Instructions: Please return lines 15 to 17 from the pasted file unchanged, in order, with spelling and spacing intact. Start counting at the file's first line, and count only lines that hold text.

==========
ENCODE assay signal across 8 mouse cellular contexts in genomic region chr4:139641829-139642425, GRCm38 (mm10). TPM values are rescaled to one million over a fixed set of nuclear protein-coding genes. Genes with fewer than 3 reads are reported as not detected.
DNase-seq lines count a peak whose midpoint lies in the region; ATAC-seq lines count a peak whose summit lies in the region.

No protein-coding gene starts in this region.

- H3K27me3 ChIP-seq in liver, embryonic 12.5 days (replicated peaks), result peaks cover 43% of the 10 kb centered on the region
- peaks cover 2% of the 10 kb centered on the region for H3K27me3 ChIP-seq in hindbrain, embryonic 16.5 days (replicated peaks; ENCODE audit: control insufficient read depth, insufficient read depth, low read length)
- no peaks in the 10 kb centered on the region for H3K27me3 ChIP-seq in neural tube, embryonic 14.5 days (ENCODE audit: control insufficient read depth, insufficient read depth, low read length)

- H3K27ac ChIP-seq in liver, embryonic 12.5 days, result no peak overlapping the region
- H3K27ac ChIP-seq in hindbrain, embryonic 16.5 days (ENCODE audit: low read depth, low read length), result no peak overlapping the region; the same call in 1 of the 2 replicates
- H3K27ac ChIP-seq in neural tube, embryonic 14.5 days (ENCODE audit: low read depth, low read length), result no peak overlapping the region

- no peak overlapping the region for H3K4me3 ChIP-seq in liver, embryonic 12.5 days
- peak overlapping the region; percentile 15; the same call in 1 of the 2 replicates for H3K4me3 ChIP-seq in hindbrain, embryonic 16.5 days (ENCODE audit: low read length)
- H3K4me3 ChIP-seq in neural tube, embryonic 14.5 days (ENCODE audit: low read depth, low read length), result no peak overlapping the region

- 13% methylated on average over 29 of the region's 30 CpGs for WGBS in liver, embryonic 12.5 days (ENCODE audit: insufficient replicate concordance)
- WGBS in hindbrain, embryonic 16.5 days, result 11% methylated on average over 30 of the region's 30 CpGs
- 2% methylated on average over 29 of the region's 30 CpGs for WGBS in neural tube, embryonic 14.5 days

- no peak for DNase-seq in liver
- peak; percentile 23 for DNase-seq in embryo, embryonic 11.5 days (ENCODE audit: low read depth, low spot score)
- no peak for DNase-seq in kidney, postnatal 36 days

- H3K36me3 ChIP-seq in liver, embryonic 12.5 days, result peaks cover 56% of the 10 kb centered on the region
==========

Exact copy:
- 2% methylated on average over 29 of the region's 30 CpGs for WGBS in neural tube, embryonic 14.5 days

- no peak for DNase-seq in liver
- peak; percentile 23 for DNase-seq in embryo, embryonic 11.5 days (ENCODE audit: low read depth, low spot score)